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Marcus Stewart

Feature: Fleeing from Moblins and Scaling Cliffs In The Legend of Zelda: Breath of the Wild

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The Legend of Zelda: Breath of the Wild towers as the Nintendo Switch’s most anticipated title for good reason. In addition to being a new Zelda, thus being a big deal by default, the latest entry in the long-running franchise expands on the series’ formula by featuring a vast open world for players to explore freely. After much anticipation, I had the opportunity to spend roughly 20 minutes of hands-on time with Breath of the Wild. It felt like a fraction of that time because I was completely enamored with Hyrule’s wealth of possibilities.

From what I understand, the demo I played was identical to last year’s E3 demo, so the opening events are likely familiar if you’ve read impressions for that version. Link awakens within an ancient temple, beckoned by a mysterious voice. After being bestowed with the magical Sheikah Slate, a multipurpose tool that serves as Link’s map, among other functions, I found and equipped basic clothing. Breath of the Wild’s vibrant world welcomed me with open arms as I exited the structure. There was only one question: Where do I head first?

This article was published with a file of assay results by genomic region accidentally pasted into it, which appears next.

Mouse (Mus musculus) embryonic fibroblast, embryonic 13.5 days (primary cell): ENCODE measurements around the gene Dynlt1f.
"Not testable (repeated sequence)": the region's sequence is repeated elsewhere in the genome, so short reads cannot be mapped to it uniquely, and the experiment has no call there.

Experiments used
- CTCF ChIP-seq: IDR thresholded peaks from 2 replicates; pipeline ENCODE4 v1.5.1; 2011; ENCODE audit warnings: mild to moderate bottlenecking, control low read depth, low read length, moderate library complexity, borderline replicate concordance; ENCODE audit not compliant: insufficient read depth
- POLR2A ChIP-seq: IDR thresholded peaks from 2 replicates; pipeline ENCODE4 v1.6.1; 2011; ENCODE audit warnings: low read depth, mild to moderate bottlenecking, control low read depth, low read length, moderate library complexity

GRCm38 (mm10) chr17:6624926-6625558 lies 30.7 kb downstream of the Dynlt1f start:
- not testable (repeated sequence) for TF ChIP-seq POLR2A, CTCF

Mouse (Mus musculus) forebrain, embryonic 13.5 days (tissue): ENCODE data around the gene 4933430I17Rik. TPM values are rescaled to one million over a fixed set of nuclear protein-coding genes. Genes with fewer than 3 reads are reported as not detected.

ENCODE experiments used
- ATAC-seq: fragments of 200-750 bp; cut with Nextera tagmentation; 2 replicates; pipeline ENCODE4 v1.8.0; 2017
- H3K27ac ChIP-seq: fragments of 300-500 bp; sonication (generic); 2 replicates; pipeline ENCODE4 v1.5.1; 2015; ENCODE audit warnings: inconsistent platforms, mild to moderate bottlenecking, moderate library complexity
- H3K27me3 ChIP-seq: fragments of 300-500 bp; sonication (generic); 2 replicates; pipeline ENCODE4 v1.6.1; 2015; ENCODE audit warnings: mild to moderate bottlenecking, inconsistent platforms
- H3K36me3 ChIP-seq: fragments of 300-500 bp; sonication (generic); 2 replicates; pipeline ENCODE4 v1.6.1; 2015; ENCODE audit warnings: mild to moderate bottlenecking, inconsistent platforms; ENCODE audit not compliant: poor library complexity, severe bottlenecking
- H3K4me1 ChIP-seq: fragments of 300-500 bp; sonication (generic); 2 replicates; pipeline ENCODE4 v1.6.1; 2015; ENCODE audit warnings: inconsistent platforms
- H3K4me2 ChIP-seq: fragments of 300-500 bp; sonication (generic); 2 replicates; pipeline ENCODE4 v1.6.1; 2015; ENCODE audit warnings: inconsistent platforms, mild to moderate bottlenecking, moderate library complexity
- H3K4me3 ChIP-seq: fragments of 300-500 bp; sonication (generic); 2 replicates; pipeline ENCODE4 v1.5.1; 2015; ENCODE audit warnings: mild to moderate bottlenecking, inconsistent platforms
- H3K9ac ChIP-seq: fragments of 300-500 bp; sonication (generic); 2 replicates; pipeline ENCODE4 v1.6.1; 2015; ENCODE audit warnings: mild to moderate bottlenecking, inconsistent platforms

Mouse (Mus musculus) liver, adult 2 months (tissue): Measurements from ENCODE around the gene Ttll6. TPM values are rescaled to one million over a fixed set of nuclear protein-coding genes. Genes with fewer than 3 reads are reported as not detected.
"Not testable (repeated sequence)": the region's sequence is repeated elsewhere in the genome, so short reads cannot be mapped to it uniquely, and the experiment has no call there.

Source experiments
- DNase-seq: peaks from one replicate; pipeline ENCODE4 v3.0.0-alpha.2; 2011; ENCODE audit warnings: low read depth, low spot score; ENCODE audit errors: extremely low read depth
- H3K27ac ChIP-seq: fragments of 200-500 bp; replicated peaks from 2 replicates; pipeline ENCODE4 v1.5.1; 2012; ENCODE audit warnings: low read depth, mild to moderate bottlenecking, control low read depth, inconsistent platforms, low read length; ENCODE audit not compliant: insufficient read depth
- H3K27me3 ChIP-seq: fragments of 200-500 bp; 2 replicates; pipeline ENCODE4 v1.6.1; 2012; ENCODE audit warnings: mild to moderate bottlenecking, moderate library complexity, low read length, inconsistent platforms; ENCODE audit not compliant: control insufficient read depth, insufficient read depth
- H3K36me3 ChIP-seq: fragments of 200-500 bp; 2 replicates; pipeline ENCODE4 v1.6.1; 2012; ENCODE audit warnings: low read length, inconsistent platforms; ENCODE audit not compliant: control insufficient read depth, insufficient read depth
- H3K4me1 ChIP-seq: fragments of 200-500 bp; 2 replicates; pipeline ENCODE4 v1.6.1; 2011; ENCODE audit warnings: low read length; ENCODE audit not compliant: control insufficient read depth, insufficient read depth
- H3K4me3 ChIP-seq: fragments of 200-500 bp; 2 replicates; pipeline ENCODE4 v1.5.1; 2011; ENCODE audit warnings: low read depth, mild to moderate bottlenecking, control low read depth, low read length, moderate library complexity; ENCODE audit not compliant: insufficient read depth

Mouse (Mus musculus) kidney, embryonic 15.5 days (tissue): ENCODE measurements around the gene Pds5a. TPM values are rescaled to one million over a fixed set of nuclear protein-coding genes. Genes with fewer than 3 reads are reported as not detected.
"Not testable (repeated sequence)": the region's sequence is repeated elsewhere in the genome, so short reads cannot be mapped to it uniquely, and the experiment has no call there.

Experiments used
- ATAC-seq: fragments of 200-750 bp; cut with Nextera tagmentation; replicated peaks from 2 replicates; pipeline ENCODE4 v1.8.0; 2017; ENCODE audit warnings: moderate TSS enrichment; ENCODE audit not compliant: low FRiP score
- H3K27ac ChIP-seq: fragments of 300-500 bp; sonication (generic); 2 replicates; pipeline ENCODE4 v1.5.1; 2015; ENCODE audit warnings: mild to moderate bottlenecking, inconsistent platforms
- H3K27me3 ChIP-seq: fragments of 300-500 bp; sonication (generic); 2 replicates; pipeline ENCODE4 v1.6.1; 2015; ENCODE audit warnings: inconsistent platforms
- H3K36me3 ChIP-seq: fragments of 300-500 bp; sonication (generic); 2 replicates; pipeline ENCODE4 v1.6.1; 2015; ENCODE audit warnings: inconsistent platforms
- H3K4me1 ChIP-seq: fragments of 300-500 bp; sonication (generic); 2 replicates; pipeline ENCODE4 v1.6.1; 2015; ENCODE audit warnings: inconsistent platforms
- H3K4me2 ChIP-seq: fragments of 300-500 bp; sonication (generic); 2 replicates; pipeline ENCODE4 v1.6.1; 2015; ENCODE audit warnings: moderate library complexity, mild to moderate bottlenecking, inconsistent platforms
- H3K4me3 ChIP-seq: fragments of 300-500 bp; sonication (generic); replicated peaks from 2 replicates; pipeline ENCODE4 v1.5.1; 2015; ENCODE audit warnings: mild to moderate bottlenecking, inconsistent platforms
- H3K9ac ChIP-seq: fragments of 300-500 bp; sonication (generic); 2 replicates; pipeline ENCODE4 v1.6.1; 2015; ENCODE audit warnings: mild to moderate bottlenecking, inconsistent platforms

I could have immediately veered off on my own path, but I opted to follow a mysterious hooded man. After catching up with him and absorbing some sage tutorial advice, I embarked on my journey. My first order of business was to climb everything. Link can scale virtually any surface, his actions dictated by a stamina meter ala Skyward Sword. The ability to climbing vastly opens up exploration options. Instead of seeking out a main path, I just scampered up cliffs and improvised my way through areas. Link’s stamina drained rather quickly in the demo to the point of becoming a mild nuisance. Hopefully, it won’t take too long to for players to build up his strength in the full release.